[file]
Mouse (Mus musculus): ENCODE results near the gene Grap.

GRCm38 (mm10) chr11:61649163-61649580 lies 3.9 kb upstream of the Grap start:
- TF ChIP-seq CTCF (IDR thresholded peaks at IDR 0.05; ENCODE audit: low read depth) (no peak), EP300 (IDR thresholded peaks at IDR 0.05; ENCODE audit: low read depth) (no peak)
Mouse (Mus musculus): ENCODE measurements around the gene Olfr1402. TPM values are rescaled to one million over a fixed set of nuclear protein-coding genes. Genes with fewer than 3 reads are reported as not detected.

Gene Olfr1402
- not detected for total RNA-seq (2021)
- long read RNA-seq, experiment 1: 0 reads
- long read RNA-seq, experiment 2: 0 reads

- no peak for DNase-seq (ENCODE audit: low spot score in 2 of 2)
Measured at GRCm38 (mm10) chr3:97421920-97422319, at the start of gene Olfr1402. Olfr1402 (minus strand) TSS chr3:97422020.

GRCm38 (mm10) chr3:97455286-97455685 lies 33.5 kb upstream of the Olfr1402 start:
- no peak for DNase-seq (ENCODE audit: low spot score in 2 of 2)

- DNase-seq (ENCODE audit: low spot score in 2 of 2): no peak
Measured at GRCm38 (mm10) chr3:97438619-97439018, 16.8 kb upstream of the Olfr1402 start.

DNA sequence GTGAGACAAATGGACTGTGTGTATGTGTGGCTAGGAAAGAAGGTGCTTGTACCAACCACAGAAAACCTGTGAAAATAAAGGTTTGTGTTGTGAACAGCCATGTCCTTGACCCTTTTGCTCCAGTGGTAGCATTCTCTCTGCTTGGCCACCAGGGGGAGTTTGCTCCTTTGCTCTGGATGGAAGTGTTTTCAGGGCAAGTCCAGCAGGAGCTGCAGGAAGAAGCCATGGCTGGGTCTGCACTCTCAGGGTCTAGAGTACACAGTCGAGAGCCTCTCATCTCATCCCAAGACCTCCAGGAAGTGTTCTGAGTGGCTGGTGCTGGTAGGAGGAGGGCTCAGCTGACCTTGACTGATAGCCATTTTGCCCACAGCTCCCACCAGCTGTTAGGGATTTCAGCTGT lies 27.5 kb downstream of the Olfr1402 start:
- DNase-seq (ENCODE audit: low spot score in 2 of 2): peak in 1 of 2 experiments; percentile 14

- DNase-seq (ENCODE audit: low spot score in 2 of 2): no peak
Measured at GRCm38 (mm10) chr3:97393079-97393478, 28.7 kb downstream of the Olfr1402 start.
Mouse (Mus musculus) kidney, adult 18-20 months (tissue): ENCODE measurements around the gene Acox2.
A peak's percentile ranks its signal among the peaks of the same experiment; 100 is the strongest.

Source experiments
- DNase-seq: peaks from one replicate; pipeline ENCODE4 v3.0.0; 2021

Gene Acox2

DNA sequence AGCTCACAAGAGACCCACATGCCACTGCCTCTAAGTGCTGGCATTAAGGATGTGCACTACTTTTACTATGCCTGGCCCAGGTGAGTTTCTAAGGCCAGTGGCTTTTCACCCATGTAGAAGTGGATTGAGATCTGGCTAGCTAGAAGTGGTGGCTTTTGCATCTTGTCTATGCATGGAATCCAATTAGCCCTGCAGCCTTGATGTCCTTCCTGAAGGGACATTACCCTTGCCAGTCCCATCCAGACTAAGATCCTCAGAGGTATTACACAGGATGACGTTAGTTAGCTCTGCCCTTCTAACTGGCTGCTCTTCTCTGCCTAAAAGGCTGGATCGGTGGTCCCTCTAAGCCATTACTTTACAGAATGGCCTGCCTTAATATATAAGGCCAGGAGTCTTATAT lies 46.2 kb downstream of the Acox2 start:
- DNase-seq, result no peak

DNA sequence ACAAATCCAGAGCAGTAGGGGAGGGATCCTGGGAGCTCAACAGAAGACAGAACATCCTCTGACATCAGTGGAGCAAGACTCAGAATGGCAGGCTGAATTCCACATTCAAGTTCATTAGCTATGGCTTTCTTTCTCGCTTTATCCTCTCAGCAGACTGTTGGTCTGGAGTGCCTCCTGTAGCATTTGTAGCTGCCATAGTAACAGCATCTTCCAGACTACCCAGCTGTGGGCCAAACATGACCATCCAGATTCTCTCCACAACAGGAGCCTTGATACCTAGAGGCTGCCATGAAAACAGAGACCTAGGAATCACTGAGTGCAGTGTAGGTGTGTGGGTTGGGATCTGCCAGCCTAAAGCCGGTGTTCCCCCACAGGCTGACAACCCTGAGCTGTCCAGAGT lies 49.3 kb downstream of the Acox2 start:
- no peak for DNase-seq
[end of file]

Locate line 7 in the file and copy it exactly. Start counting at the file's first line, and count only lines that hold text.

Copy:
- long read RNA-seq, experiment 1: 0 reads